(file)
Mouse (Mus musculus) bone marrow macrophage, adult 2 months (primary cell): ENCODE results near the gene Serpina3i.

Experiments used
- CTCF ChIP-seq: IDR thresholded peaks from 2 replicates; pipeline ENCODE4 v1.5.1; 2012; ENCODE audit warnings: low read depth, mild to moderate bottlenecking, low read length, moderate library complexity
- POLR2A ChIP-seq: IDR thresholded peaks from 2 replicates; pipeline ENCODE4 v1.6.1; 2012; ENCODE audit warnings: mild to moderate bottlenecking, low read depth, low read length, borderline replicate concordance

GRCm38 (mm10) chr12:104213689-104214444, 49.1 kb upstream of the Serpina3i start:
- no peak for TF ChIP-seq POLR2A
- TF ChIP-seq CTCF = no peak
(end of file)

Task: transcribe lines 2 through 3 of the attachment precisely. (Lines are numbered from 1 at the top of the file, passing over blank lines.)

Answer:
Experiments used
- CTCF ChIP-seq: IDR thresholded peaks from 2 replicates; pipeline ENCODE4 v1.5.1; 2012; ENCODE audit warnings: low read depth, mild to moderate bottlenecking, low read length, moderate library complexity